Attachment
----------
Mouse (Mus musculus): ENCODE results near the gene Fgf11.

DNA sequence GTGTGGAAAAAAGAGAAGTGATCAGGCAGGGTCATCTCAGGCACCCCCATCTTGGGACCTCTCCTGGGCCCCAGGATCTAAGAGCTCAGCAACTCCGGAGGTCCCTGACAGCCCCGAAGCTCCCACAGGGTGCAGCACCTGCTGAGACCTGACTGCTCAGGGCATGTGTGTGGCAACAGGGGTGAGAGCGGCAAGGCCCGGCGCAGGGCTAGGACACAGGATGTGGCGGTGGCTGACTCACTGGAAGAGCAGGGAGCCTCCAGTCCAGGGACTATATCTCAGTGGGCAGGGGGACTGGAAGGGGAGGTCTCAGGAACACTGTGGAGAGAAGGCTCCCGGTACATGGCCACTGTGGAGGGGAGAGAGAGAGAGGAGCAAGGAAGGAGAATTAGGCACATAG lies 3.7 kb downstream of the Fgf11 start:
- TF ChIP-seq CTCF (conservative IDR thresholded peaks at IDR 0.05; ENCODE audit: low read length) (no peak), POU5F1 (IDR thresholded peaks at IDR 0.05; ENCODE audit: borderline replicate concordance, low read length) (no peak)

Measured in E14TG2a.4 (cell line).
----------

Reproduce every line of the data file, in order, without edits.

Mouse (Mus musculus): ENCODE results near the gene Fgf11.

DNA sequence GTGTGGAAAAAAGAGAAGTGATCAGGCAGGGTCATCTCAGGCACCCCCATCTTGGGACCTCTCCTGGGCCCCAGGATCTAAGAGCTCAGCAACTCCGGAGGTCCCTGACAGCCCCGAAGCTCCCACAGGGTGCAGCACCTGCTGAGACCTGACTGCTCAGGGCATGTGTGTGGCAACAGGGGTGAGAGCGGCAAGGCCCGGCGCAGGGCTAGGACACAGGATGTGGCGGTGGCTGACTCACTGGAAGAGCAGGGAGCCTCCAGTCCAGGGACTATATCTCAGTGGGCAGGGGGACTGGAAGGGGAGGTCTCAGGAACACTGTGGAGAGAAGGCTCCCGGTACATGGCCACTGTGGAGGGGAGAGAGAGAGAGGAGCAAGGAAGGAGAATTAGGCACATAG lies 3.7 kb downstream of the Fgf11 start:
- TF ChIP-seq CTCF (conservative IDR thresholded peaks at IDR 0.05; ENCODE audit: low read length) (no peak), POU5F1 (IDR thresholded peaks at IDR 0.05; ENCODE audit: borderline replicate concordance, low read length) (no peak)

Measured in E14TG2a.4 (cell line).